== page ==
Bees in Winter

The impact of harsh winter weather on bee colonies is significant. 

Colder temperatures means more stores consumed, smaller clusters and a cluster finds it harder to move across frames within the brood box.

When first formed the cluster covers most of the frames

When first formed the cluster covers most of the frames

As temperatures drop below 10C (50F) the colony uses increasing amounts of winter stores to generate increasing levels of energy and maintain core colony temperature. The consumption of stores then releases carbon dioxide and water. And without adequate ventilation, some of this water condenses on cold surfaces creating a damp and unhealthy hive environment.

The impact of lower and lower temperatures on a colony can be described as follows:

  • Whilst a colony will generally begin to cluster when ambient hive temperature falls below 18C (64F), the cluster is clearly defined at 14C (57F) internal hive temperature. 
  • Beneath 10C (50F), the colony begins to use increasing levels of energy and stores
At this temperature the cluster is five fold smaller in size and covering far fewer frames

At this temperature the cluster is five fold smaller in size and covering far fewer frames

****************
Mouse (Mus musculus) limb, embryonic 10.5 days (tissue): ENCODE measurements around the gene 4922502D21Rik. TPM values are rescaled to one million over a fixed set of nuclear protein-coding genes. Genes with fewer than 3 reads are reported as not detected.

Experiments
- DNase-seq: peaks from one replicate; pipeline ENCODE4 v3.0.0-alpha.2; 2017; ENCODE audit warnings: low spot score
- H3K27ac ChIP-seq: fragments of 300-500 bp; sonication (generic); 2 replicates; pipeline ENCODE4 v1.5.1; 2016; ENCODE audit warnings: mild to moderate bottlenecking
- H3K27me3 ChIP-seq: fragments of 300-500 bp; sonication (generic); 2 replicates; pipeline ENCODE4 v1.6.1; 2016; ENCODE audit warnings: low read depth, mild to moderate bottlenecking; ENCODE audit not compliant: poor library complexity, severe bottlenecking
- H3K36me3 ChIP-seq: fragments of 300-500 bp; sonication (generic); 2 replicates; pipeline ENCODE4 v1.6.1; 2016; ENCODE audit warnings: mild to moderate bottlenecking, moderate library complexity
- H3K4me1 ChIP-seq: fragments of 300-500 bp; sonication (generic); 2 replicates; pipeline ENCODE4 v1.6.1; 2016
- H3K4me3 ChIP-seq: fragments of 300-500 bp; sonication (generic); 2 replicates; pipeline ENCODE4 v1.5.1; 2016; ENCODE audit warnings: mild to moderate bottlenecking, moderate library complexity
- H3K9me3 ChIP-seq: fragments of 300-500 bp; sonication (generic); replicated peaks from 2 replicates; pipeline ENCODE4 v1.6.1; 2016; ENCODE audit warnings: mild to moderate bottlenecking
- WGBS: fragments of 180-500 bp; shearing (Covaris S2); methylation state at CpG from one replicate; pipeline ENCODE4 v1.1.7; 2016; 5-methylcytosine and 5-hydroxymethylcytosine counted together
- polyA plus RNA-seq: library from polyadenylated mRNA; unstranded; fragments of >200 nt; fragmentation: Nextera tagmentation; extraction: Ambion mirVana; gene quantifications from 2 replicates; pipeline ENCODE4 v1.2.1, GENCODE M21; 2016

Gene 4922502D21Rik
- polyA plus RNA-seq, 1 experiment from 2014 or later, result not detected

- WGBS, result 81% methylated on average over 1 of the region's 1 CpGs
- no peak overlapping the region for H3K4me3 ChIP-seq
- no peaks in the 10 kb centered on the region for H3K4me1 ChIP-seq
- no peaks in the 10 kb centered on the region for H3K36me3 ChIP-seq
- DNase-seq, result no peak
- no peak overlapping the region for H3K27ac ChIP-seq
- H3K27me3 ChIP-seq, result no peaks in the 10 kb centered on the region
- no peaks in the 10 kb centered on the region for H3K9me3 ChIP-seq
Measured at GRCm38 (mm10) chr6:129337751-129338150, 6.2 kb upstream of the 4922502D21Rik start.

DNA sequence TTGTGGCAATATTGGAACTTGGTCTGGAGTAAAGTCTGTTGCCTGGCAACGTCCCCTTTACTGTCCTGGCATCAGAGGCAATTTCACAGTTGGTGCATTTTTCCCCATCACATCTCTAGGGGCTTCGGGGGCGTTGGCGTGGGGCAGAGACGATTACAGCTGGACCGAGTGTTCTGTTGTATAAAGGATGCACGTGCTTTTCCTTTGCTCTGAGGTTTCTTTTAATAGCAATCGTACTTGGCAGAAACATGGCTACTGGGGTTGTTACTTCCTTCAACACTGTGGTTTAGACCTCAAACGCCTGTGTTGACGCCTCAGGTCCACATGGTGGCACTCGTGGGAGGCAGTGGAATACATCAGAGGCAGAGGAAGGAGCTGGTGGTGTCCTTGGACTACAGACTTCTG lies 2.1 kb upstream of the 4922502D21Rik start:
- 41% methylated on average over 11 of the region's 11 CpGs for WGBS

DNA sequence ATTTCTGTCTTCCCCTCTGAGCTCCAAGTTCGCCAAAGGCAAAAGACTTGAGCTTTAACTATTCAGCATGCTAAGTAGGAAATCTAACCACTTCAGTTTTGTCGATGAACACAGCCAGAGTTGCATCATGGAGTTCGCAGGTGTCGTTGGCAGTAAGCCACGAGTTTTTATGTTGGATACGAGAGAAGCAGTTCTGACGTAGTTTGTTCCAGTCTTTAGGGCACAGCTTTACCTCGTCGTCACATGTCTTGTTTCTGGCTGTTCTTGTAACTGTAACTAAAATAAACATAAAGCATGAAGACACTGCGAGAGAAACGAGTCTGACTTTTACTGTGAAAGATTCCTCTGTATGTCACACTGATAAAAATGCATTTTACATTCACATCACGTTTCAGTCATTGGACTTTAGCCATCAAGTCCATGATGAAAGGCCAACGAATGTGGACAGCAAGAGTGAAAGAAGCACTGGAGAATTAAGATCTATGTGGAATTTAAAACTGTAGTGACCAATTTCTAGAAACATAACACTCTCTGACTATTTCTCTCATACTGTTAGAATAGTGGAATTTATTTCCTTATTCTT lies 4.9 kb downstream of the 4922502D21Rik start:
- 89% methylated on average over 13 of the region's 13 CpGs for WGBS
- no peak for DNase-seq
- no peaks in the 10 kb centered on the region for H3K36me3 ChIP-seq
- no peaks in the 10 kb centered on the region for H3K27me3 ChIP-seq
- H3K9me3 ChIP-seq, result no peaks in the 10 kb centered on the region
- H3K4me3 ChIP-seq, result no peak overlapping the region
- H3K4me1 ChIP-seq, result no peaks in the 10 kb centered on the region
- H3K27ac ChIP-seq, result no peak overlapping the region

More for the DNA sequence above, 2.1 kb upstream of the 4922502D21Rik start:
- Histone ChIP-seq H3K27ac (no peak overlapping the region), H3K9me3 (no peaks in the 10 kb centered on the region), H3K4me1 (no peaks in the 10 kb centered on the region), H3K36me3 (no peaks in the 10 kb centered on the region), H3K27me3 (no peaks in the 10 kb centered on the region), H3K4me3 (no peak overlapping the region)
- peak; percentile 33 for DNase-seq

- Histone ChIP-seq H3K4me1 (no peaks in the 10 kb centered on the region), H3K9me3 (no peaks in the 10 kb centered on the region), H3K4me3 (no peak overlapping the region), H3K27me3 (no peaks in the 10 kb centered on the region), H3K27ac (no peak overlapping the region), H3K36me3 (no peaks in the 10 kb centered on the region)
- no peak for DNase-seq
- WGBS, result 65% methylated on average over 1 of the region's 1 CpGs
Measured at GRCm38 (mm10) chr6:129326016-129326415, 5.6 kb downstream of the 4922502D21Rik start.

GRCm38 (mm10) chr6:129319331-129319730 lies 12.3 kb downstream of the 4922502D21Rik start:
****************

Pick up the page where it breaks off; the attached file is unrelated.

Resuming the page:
• The cluster tightens up to five-fold as the temperature drops to -10C (14F) to reduce the exposed surface area of the colony and ensure bees on the outer edge do not fall beneath 7C (45F) - at 6C (43F) they go into a chill coma.

  • Beneath -10C (14F), the colony can only maintain core temperature requirements by increasing the level of core heat production and consuming increasing levels of stores.
  • Stronger colonies with ample stores are more able to access all the stores available but it is not uncommon to find colonies that have starved, even though full frames of stores are nearby, as the colony was unable to move out of their tight cluster. 
  • There is evidence that particularly strong colonies may even split to access stores.

Knowing the above, wouldn't it be better to provide at least the same insulation as an old oak tree.